On Wednesday, HTC announced it was developing a Vive Standalone VR headset in partnership with Qualcomm, who will supply the Snapdragon 835 chip powering the device. It will be a China exclusive at first and it will rely on Viveport as its application store.
Company representatives made the announcement at Chinajoy 2017 in Shanghai, where the upcoming headset was introduced by surprise but no additional details were revealed. The Vive Standalone will probably launch next year, but the firm did not announce a concrete release date.
HTC’s latest VR headset will be different from the one announced back in May in partnership with Google. That self-contained head-mounted display will work with Android’s Daydream and will introduce the tech giant’s WorldSense technology to deal with spatial awareness.
The Vive Standalone won’t get as broad options as the regular Vive
From the few details people could gather from HTC’s Chinajoy announcement, one of the most interesting ones was the fact that the manufacturer will side with its native Viveport platform instead of others that have grown in popularity in recent times.
SteamVR comes to mind when talking about the subject, as it serves as the leading platform for virtual reality experiences in PC-bound headsets. HTC’s standard Vive HMD is compatible with both services, but the Standalone will be limited to the games and apps available in Viveport.
Aside from that, the only notable specification we know about is the Snapdragon 835 chip it carries, and that will power the wireless headset as it processes interactive workloads.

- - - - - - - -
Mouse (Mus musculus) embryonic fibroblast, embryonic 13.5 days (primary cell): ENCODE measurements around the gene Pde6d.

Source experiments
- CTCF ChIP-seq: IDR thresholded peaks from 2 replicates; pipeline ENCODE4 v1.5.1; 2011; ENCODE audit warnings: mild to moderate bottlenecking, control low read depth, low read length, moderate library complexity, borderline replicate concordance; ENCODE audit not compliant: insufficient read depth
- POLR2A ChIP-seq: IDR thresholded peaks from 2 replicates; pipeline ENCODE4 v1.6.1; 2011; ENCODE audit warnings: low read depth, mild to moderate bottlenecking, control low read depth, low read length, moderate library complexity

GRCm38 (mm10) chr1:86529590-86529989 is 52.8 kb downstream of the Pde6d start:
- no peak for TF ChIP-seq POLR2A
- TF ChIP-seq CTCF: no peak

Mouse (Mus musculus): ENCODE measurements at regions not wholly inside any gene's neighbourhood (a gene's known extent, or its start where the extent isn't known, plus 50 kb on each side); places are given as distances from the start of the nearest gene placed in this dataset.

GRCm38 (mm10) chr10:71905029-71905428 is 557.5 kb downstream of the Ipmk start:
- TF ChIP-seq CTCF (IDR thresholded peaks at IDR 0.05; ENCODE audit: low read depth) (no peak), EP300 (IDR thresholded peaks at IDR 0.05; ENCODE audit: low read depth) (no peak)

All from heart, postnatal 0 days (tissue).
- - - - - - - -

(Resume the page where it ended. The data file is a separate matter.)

A big question that remains is how HTC will solve the issue of spatial awareness. People have speculated that the standard Vive controllers will be compatible with the Standalone, but the sensor array inside the HMD needs to have the same capabilities as the setup for the PC version.
HTC will rival Facebook’s Oculus
HTC is not alone in the race to develop self-contained solutions for virtual reality enthusiasts, as Facebook introduced last year a concept for an all-in-one Oculus headset codenamed Santa Cruz last year.
That device is expected to hit the market next year, so it would be in direct competition with the Vive Standalone if the Taiwanese giant manages to make it to the launch date in time. Both would also contend, albeit not directly, with Microsoft’s Windows Mixed Reality headsets by third-party manufacturers.
However, the hardware category for Oculus and HTC is not entry-level as desired by Microsoft. Instead, they are aiming at a premium segment of the market that wants a seamless solution to experience virtual reality with as little hassle as possible.
These headsets will probably bring hefty price tags, comparable to the cost of their legacy brothers when they first launched. HTC, in particular, is pitching the Vive Standalone as lightweight, portable, and with a usage time of two hours minimum on a single charge.